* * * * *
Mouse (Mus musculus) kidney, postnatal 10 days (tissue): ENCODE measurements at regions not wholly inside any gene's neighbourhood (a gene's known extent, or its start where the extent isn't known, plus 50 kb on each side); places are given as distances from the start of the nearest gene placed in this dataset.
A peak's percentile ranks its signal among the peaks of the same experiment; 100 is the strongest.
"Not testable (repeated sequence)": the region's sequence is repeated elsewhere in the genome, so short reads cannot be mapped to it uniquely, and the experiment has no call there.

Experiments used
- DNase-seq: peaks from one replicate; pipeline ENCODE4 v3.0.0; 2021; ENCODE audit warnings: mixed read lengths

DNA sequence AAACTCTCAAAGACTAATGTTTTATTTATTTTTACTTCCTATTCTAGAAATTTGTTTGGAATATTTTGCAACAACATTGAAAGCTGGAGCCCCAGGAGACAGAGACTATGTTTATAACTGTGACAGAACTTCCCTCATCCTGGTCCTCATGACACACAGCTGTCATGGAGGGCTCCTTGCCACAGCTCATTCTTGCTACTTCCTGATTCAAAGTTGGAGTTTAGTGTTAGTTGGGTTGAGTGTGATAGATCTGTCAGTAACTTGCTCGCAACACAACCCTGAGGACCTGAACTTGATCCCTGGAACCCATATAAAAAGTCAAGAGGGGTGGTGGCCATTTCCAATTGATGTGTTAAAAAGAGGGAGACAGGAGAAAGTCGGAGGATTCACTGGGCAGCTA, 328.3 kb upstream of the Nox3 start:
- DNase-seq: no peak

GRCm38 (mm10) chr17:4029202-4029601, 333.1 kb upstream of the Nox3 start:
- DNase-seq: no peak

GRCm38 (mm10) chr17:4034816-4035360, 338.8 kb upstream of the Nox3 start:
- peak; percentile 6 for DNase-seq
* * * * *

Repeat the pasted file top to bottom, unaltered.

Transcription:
Mouse (Mus musculus) kidney, postnatal 10 days (tissue): ENCODE measurements at regions not wholly inside any gene's neighbourhood (a gene's known extent, or its start where the extent isn't known, plus 50 kb on each side); places are given as distances from the start of the nearest gene placed in this dataset.
A peak's percentile ranks its signal among the peaks of the same experiment; 100 is the strongest.
"Not testable (repeated sequence)": the region's sequence is repeated elsewhere in the genome, so short reads cannot be mapped to it uniquely, and the experiment has no call there.

Experiments used
- DNase-seq: peaks from one replicate; pipeline ENCODE4 v3.0.0; 2021; ENCODE audit warnings: mixed read lengths

DNA sequence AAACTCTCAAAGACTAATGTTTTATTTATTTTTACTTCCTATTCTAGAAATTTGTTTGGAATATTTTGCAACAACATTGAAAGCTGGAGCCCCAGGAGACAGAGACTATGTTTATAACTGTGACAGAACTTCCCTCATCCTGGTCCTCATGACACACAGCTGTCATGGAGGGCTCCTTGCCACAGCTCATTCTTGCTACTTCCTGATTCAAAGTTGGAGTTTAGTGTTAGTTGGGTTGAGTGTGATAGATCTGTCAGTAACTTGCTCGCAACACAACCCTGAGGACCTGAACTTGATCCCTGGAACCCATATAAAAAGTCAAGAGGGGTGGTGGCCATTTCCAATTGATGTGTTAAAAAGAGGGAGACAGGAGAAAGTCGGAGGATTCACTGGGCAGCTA, 328.3 kb upstream of the Nox3 start:
- DNase-seq: no peak

GRCm38 (mm10) chr17:4029202-4029601, 333.1 kb upstream of the Nox3 start:
- DNase-seq: no peak

GRCm38 (mm10) chr17:4034816-4035360, 338.8 kb upstream of the Nox3 start:
- peak; percentile 6 for DNase-seq